Old school analog system

Does anyone care to discuss there old school analog system? What it is and what you like about it? Start with mine. This is my second system   
Onkyo A8087 Integrated amp with Onkyo T 4087 tuner ,TA2058 cassette deck, Phillips 777 turntable and KEF 104 AB. It sounds great and is a fun system. That I have had fora looooong time. Still makes me happy. Not as detailed as my main system but I still enjoy it. 


My first "good" stereo system was a NAD 3020 integrated amplifier, Dual 522 turntable with a Stanton 681EEE cartridge, a Teac cassette deck I bought in Japan, and Infinity Qe speakers. Only listen to the radio in the car.
Edit; the old Dual tables had spring loaded anti skate; you could play records at a 90 degree angle or even upside down, which was quite a hoot back in the day, especially after some "refreshments."
Interesting topic, thanks for bringing it up. Of course this is nostalgia for us old folks, but it's also relevant for younger people starting out on a budget. Because they might not be aware of how good some of the old stuff can sound, compared to similarly priced new gear. There's no doubt technology has marched forward relentlessly, but this doesn't always translate to better sound quality.

My 'old school' system consists of Acoustic Research AR-11 speakers (the last variation on the AR3a theme with better tweeter); Luxman M-4000 power amp and C-1010 preamp (the 50th Anniversary pieces from 1975 designed by Tim de Paravacini); Micro BL-91G turntable with gunmetal plateau, Fidelity Research FR-64fx tonearm with an assortiment of MC cartridges from the same era (with FR-7f as most frequent resident), Fidelity Research XG-5 step up transformer and finally Nakamichi TriTracer 700 mkII. All 70's, early 80's gear, although I did replace the standard cables with modern ones (although decidedly in the budget range). I hate to say it, but much progress has been made there, despite all the snake oil that has given that market a bad name.

This system still sounds remarkable after 40+ years. Sure, not as detailed or refined as my modern main system, but not the yawning chasm in quality you might expect. It makes music convincingly and is just plain fun.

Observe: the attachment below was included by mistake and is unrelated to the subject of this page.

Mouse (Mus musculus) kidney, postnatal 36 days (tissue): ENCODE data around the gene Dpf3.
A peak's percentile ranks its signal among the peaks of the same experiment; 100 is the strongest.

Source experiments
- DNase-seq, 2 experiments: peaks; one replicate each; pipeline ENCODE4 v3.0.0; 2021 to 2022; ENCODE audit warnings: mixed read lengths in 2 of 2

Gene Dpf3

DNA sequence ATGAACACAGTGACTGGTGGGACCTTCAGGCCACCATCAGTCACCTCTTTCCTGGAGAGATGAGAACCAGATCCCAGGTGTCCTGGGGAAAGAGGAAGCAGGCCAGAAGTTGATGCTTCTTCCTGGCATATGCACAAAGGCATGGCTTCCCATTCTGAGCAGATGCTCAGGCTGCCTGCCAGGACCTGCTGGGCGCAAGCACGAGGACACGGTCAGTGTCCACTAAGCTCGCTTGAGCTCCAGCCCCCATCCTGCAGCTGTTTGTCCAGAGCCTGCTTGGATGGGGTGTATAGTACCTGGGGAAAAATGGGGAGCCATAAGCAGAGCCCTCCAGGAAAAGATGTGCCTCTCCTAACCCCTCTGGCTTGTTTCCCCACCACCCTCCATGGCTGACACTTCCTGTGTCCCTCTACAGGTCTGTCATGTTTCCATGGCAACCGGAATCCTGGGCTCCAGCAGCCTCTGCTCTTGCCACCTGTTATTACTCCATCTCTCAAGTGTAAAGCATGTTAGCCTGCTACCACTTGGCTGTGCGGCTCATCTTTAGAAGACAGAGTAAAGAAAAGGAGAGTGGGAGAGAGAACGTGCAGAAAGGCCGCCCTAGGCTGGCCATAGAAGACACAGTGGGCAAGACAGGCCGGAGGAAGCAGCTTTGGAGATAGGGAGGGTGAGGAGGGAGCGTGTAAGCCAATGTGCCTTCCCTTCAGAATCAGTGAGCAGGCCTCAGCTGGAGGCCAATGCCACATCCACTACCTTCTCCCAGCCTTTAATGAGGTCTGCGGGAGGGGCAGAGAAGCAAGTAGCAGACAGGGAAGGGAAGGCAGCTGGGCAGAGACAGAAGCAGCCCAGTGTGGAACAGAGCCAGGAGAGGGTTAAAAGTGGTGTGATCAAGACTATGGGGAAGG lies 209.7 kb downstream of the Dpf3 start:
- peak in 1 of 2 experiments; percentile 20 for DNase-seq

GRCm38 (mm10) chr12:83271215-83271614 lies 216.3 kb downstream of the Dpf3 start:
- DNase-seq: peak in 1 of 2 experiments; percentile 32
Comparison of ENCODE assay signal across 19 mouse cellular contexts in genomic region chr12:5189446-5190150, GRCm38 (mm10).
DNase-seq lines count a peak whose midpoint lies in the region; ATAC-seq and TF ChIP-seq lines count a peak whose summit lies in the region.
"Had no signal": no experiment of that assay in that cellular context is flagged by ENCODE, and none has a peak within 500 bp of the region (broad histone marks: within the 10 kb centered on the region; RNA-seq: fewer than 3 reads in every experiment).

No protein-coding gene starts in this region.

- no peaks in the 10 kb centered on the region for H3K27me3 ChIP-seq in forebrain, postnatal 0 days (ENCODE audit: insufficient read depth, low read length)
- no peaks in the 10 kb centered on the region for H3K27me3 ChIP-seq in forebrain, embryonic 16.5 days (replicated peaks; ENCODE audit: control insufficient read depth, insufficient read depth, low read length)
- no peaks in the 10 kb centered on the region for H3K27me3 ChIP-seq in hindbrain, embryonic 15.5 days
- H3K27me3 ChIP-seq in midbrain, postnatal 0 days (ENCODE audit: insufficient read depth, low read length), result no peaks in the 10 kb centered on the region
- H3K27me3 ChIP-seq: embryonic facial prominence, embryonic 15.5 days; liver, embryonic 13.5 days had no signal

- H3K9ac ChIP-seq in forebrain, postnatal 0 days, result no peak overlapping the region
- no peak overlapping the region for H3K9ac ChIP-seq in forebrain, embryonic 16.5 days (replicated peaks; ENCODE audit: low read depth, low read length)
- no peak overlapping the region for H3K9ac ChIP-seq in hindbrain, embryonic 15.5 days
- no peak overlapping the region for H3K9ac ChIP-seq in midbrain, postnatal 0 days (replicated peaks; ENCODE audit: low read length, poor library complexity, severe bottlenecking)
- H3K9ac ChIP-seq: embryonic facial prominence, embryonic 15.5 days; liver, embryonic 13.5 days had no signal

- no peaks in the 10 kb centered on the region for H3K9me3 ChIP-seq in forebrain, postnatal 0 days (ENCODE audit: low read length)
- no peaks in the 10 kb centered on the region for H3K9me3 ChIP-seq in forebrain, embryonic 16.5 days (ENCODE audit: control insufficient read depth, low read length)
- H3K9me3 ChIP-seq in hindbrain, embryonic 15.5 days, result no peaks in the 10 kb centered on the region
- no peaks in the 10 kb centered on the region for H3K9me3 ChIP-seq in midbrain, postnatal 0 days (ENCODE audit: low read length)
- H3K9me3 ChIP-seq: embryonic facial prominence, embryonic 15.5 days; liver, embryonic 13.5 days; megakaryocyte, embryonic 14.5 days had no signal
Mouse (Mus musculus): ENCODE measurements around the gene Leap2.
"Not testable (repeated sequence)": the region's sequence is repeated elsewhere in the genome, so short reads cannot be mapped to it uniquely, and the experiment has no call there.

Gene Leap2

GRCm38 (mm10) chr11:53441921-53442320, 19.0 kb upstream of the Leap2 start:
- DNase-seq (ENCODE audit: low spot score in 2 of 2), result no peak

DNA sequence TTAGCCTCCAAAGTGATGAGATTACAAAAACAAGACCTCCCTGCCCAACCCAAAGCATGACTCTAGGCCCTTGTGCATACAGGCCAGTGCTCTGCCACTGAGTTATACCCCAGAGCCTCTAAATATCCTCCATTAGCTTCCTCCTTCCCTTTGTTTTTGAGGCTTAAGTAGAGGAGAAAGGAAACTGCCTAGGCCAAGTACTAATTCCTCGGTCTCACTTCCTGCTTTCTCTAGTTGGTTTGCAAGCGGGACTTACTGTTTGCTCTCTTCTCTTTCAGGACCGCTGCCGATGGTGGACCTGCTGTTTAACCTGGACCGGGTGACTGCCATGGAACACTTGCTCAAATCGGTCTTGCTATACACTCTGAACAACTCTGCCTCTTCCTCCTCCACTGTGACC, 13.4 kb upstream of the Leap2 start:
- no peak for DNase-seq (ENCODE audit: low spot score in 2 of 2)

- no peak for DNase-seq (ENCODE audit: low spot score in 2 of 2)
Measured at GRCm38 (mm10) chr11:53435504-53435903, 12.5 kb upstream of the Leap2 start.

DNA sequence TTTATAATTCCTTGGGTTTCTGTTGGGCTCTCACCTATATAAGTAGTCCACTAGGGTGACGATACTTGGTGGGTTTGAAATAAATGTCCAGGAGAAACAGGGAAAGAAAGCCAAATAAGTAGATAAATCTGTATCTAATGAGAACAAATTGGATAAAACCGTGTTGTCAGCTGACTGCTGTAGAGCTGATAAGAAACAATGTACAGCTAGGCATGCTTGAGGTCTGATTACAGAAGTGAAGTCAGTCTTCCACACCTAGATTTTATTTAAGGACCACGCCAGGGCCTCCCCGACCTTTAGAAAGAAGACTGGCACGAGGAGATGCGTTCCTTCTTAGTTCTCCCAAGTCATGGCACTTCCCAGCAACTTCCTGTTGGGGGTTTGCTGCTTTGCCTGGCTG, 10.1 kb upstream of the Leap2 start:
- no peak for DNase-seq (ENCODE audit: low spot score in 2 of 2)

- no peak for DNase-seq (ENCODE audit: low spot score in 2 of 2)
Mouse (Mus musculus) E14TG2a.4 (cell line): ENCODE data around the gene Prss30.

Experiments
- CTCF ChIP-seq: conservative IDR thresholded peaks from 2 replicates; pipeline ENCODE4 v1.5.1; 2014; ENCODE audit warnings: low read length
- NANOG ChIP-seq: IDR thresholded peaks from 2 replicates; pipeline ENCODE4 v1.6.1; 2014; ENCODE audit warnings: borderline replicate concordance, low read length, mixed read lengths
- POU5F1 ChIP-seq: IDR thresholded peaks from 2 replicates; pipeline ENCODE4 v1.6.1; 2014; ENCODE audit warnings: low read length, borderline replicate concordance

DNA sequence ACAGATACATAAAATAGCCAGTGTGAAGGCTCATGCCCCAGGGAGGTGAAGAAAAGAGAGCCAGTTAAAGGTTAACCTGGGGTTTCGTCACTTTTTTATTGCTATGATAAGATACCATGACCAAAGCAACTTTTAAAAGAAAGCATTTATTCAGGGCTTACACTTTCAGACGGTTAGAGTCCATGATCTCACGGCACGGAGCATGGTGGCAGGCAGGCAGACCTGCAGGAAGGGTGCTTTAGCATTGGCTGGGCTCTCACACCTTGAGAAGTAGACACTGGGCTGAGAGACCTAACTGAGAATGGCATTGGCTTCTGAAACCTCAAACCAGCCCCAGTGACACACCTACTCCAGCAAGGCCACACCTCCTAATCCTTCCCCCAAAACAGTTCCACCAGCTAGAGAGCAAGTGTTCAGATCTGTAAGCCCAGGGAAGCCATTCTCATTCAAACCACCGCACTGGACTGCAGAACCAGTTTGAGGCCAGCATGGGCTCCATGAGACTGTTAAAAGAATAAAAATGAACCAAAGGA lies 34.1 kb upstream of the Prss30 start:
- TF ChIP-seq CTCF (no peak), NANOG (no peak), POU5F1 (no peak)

My analog system consists of a Soundcraftsmen MA5002, 250w/ch (big vu meters,completely rebuilt, 58lbs) amp, Soundcraftsmen DX4000 (completely rebuilt) pre amp. I use the phono input for my AR ES1 turntable (totally rebuilt) with Shure V15 Type V-MR cart and Magnepan Unitrac I tonearm. The wiring from the cartridge, through the arm and then to the RCA sockets, has been replaced with Cardas 33 ga. .999999% purity multi-strand litz design.This wire runs from the “slide on” cartridge clips through the tone arm and into the wood base then into protective sheathing approximately 3‘ to male RCA plugs continuous with no breaks or cuts soldered or otherwise!!! The power supply has been separated into it's own enclosure.  The tone arm mounting board has been replaced with a custom 1/4” thick plate aluminum with beveled edges to match the angle of the platter edge. The mounting board is highly polished and lacquer coated.
The second turntable is a highly modified Thorens 160 Super with a custom cover from Vinyl Nirvana.  A custom cherry plinth by a Amish woodworker and Rega RB301 arm with Groovetracer counterweight, and a Goldring 1042 MM cartridge.  I run the Thorens to an Exposure VII preamp with an Exposure VI power supply and then to a input in the DX4000.  The speakers are Epicure 3.0 truncated pyramids.So from top to bottom the system is vintage.